40478_2024_1813_MOESM2_ESM.png

Supplementary Figure 2. Characterisation of antibody TMEM263 by immunoblotting. (a), TMEM106B (120-274, WT) and TMEM106B (120-262, Δ263-274) were expressed in E. coli. The pellets from 1 ml bacterial cultures were used for immunoblotting with antibodies TMEM239 and TMEM263. Red arrows point to TMEM106B bands, whereas red asterisks indicate non-specific binding. Note that TMEM239 labelled both TMEM106B (120-274, WT) and TMEM106B (120-262, Δ263-274), whereas TMEM263 only labelled TMEM106B (120-274). (b), Immunoblots of sarkosyl soluble (Sark. sol) and sarkosyl-insoluble (Sark. insol) fractions from the frontal cortex of 58 yo neurologically normal individual (case 99) stained with antibodies A303-439A, TMEM239, and TMEM263. A 29kDa band is observed with the TMEM239 antibody in the sarkosyl-insoluble fraction, this band was not recognised by TMEM263, and A303-439A antibodies supporting the absence of the N-terminus and C-terminus of TMEM106B in the aggregates. The antibodies recognised similar bands in the sarkosyl-soluble fraction.

40478_2024_1813_MOESM3_ESM.png

Supplementary Figure 3. Staining of TMEM106B inclusions with antibodies TMEM193, AP22247b and NBP1-91311. (a), Schematic of human TMEM106B, with the epitopes of anti-TMEM106B antibodies indicated. (b), Staining of frontal cortex sections from neurologically normal controls, aged 25 (case 2), 75 (case 1) and 76 (case 6) (yo=years-old). Nuclei are counterstained in red. Scale bar, 50 µm and 20 µm (insets). Note the presence of TMEM106B inclusions in the brains of individuals aged 75 and 76 and the absence of staining in the brain from the 25-year-old individual.

40478_2024_1813_MOESM4_ESM.png

Supplementary Figure 4. Presence of TMEM106B inclusions in relation to age in brain of healthy and diseased subjects. TMEM106B inclusion burden determined by TMEM239 IHC, and scored semiquantitavely by a researcher blinded to disease status and age. (a), TMEM239 IHC scores versus age in neurologically normal individuals and (b), in diseased individuals. Only disease cohorts which had at least 5 individuals analysed are indicated (b). In neurologically normal individuals as well as subjects affected by disease the amount of TMEM106B inclusions correlated with age. Each circle represents an individual in the cohort, and colour of the circles represents the TMEM239 IHC score. Semi-quantitative IHC score: 0 (white), 1 (green), 2 (blue), 3 (yellow), 4 (red).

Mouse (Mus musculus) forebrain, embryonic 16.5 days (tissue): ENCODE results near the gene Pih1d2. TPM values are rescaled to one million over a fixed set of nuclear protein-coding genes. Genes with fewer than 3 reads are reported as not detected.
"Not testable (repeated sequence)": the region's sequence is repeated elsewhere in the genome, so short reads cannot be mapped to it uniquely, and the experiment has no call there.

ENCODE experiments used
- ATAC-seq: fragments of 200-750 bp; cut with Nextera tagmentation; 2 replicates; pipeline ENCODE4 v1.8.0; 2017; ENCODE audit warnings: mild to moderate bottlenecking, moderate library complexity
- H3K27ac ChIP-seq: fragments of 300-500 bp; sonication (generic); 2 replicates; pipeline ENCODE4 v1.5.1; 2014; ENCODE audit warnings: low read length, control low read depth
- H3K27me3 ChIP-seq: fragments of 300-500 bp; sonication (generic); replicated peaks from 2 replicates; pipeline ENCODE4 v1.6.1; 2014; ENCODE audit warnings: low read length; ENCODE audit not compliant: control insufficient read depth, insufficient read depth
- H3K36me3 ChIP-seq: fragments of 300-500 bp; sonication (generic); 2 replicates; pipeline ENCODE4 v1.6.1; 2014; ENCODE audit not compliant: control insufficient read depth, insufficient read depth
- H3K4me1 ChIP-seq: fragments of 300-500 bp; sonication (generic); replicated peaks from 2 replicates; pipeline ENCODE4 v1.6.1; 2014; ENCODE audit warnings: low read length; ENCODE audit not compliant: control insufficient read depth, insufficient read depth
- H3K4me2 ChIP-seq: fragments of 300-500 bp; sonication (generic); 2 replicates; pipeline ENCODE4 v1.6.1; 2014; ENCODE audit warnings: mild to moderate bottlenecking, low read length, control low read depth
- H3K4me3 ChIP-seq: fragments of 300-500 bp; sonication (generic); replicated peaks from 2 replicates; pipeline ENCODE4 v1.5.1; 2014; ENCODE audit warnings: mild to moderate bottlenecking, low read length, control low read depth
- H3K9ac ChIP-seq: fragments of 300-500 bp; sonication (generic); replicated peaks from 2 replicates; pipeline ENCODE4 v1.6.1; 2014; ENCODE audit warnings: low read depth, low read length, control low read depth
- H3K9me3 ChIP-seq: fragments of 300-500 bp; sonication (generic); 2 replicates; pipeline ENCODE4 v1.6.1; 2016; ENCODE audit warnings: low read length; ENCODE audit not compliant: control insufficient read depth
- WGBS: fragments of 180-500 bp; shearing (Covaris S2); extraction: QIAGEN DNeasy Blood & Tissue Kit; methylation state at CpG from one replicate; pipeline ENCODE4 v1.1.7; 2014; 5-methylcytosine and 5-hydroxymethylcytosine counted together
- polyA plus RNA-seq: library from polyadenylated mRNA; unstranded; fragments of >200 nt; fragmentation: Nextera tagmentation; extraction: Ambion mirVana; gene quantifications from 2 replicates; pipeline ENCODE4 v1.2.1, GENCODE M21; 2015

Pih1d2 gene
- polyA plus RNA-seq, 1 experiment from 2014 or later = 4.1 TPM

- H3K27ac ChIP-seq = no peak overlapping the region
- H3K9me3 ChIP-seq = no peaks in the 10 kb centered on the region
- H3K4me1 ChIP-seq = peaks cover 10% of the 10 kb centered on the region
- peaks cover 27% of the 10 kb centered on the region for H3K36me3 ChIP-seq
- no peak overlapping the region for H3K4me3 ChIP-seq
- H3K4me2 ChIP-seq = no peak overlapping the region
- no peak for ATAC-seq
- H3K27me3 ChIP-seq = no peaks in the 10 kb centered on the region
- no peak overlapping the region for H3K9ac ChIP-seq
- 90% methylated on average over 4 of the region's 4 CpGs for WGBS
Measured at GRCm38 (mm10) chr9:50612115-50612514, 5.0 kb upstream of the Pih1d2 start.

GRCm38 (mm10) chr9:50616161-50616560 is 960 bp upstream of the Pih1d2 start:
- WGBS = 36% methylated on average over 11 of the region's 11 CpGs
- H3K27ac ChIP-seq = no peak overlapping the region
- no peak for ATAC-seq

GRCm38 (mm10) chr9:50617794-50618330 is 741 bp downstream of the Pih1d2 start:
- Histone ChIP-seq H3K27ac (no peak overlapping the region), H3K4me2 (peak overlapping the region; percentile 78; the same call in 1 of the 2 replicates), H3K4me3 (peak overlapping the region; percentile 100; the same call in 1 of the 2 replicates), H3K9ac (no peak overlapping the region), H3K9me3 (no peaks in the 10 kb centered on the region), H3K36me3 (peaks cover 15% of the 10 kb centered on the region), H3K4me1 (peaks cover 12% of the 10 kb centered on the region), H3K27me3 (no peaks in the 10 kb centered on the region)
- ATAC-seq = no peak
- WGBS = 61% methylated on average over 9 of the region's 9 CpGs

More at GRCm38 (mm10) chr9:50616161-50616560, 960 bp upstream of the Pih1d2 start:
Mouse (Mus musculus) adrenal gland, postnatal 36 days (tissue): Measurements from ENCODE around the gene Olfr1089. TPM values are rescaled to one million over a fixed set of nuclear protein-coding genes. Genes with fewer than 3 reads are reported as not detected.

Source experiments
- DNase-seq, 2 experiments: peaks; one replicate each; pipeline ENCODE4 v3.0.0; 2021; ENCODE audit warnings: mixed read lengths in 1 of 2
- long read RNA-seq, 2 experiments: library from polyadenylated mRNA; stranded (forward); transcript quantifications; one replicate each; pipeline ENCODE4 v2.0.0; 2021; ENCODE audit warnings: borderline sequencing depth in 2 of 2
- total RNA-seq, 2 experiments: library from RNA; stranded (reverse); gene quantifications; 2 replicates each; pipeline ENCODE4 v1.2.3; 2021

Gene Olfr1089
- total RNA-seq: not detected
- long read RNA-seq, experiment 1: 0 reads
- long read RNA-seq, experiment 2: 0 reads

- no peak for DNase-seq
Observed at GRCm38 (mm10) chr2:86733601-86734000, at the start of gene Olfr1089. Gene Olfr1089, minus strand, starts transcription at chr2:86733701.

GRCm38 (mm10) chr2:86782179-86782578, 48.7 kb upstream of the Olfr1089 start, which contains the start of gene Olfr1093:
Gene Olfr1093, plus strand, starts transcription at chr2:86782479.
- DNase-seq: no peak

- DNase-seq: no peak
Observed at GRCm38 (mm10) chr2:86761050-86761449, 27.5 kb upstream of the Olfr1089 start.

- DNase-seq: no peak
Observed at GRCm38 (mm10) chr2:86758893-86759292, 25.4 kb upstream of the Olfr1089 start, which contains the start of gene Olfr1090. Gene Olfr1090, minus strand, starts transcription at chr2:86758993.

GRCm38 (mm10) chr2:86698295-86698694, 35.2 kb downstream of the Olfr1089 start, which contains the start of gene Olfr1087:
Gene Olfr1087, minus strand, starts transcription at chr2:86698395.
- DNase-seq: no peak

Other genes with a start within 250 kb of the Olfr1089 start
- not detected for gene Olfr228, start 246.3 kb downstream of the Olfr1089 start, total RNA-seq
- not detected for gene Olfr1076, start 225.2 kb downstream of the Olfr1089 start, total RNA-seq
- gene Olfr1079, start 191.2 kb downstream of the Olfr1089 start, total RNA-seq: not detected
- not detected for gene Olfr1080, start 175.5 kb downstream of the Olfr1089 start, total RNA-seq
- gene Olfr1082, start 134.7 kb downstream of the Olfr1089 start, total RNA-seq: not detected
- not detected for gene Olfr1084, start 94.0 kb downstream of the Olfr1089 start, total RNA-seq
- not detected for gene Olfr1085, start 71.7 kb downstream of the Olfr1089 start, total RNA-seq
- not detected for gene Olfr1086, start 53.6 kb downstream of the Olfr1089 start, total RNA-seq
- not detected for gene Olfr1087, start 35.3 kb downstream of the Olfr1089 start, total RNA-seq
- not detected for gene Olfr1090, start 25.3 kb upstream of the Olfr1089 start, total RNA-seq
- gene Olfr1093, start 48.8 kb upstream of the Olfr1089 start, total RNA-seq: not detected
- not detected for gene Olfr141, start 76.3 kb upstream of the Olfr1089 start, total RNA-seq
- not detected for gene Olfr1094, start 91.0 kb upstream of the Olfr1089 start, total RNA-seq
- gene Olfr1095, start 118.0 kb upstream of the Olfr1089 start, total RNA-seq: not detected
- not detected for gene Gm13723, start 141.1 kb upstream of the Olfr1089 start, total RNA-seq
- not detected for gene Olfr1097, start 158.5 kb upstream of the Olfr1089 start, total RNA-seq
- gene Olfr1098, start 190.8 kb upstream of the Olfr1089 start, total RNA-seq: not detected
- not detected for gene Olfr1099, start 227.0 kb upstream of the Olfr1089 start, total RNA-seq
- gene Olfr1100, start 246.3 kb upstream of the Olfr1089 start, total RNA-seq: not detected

40478_2024_1813_MOESM5_ESM.png

Supplementary Figure 5. No TMEM106B inclusions were detected in the brains of young and aged mice. Staining with TMEM239 of representative cerebral cortex sections (treated with formic acid) from C57BL6/J mice aged 3 months and 18 months. Nuclei are counterstained in red. Scale bar, 100 µm.

40478_2024_1813_MOESM6_ESM.png

Supplementary Figure 6. Double-labelling immunofluorescence of TMEM106B antibodies and a lysosomal marker. (a), Double-labelling immunofluorescence of sections from the frontal cortex of neurologically normal individuals aged 72 (case 107) with antibody TMEM239 (green) and lysosomal marker cathepsin D (red). Inclusions were labelled by TMEM239. Some TMEM106B inclusions co-localised with cathepsin D staining (double labelling in yellow) indicating their lysosomal localization. (b), Double-labelling immunofluorescence of sections from the frontal cortex of a neurologically normal individual aged 76 (case 108) with antibody TMEM263 (green) and lysosomal marker cathepsin D (red). TMEM263 staining co-localised with lysosomes (double labelling in yellow).

Supplementary Table 1.

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Bacioglu, M., Schweighauser, M., Gray, D. et al. Cleaved TMEM106B forms amyloid aggregates in central and peripheral nervous systems. acta neuropathol commun 12, 99 (2024). https://doi.org/10.1186/s40478-024-01813-z